Nokia's mid-quarter update on June 11 will be closely watched in a hard-hit industry desperate for positive news after chip giant Intel and telecom equipment maker Ericsson issued bleak outlooks this week.
The world's largest handset maker will find it hard to ensure top-line growth because the mobile phone industry has not shown signs of picking up from a decline in sales last year.
"Nokia's revenue (outlook) is likely to fall slightly. We expect them to reiterate the margins target but say that market conditions remain tough," said Stuart Jeffrey at investment bank Lehman Brothers, which rates Nokia a "buy".
Analysts are split as to whether such a scenario would send the stock into a tailspin, saying sentiment is too unstable.
The handset industry is suffering because consumers, particularly in Europe, are happy with their phones and don't see the need to buy newer ones. They are also disappointed with what is being offered when it comes to data services.
Add to that a weak global economy and the reluctance of cash-strapped telecom operators to expand their mobile networks, many of which are nearing maximum capacity.
"Nokia's hurting because of the weak market, not because of problems of its own," said Jan Ihrfelt, an analyst at Swedish bank Swedbank, which rates Nokia a "reduce."
Nokia, which says it will not comment Tuesday on the company's outlook for the rest of the year, will post full second-quarter results July 18.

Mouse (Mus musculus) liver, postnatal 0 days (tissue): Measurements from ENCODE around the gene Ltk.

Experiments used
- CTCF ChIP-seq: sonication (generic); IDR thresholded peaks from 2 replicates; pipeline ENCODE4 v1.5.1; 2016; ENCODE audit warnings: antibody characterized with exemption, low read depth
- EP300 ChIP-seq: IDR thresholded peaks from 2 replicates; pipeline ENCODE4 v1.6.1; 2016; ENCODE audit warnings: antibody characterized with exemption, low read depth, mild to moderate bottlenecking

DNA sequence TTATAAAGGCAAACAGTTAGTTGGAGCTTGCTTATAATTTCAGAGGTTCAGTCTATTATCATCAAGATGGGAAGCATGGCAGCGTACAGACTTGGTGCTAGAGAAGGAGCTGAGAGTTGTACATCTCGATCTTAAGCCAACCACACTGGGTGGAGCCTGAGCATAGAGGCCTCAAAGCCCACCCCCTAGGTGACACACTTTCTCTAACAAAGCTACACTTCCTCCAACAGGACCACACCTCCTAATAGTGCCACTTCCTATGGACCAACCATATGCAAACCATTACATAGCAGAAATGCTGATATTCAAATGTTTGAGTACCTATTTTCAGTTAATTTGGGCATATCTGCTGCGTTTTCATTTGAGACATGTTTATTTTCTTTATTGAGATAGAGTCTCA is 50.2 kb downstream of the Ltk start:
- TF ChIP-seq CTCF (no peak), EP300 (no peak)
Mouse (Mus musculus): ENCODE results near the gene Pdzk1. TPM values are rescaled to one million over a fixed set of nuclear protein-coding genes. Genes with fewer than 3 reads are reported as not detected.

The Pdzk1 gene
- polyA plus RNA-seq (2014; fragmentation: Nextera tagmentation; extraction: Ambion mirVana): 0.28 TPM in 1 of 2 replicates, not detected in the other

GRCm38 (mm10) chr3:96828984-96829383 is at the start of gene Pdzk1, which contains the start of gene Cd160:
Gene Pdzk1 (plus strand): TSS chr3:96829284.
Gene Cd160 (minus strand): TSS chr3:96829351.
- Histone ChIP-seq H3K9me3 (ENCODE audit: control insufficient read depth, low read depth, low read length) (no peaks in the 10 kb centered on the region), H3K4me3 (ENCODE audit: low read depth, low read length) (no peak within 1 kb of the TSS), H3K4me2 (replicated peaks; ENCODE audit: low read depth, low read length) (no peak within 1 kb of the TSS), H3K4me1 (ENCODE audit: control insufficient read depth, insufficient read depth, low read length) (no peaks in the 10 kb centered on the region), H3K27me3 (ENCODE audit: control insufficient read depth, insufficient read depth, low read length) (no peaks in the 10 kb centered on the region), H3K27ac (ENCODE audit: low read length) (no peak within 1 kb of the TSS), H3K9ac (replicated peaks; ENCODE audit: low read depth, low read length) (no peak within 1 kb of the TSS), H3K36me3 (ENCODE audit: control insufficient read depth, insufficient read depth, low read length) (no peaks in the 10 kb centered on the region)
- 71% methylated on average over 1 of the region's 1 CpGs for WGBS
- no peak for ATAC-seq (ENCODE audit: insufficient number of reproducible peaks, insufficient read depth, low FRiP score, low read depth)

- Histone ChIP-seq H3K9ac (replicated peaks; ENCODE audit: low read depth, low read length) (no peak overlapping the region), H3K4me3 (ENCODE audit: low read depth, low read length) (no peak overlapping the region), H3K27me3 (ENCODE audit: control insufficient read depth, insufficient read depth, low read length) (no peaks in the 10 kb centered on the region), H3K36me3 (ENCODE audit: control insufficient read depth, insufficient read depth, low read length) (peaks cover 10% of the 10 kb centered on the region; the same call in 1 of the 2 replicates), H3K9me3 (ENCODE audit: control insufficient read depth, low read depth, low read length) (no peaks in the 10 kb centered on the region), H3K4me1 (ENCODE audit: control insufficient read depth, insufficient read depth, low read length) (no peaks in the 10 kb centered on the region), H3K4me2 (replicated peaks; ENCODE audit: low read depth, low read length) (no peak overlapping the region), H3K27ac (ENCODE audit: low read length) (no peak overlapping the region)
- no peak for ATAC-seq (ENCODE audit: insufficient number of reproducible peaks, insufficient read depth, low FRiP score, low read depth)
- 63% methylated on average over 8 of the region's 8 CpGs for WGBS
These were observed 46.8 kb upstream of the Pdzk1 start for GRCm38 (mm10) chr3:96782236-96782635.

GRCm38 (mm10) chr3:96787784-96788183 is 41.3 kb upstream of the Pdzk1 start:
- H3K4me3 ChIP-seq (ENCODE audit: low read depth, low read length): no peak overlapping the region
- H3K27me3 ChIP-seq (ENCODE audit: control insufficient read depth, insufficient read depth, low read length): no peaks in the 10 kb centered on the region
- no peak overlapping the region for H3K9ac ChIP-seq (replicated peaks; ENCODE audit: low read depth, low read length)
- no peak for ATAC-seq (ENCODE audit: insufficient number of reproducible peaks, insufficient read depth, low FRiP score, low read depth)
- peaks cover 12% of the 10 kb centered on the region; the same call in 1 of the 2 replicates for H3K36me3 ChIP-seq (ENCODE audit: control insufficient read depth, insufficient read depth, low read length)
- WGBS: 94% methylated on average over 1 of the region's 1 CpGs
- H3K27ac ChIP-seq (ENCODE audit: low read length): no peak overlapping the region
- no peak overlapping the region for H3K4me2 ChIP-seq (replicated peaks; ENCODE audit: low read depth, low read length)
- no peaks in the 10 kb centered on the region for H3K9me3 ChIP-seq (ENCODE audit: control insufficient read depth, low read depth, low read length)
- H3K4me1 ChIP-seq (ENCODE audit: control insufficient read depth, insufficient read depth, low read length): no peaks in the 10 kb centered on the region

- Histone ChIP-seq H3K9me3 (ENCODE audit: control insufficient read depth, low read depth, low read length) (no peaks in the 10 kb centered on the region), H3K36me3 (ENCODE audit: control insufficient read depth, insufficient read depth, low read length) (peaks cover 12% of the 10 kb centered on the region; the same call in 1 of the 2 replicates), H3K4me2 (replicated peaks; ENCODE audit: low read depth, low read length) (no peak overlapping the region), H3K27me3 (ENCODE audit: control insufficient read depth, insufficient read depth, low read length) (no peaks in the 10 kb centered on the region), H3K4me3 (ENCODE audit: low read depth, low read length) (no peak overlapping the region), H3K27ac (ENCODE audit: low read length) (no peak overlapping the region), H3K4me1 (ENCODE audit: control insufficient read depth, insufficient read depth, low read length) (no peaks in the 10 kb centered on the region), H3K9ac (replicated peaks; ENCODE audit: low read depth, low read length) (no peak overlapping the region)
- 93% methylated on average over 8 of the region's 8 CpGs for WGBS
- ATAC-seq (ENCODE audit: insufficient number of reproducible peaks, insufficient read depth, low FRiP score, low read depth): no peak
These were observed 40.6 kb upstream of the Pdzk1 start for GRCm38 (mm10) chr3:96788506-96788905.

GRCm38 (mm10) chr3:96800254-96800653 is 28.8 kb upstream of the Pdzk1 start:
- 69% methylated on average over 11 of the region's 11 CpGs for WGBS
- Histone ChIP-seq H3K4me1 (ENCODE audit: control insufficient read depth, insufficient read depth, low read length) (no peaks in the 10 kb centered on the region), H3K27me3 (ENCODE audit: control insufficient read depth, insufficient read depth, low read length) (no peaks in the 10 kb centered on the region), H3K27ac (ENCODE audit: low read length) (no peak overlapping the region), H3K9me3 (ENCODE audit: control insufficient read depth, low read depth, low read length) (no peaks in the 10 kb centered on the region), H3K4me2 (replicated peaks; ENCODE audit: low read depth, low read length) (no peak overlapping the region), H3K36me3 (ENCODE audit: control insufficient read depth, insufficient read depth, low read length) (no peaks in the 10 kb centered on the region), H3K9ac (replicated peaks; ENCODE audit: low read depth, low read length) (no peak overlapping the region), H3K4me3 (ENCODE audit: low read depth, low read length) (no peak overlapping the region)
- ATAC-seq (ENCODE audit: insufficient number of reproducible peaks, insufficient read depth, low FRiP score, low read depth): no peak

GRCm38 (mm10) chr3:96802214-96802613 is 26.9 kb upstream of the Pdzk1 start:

Nokia's virtual grip of the handset market is expected to show signs of strain, with several analysts expecting its market share to fall for a second quarter in a row as Motorola and others gain ground.
"Our recent round of channel checks of top five selling phones validates our thesis that Nokia will likely lose share in the second quarter," said analyst Tim Long at CSFB in a recent research note. The bank rates Nokia a "buy."
Analysts are split as to whether Nokia can meet its handset sales growth target for the quarter of a 5 percent to 10 percent gain over $5.06 billion (5.35 billion euros) a year ago. A 20 percent operating margin on phones is even more challenging, they added.
Nokia's new range of color-screen phones are not yet on the market to boost results, and the new entry-level models, aimed at the huge teenager market, were just coming into stores.
Analysts expect Nokia will be forced to lower its already downgraded targets for networks, especially in light of bleak news from rivals such as Ericsson and Alcatel about the sector.
Story Copyright © 2002 Reuters Limited. All rights reserved.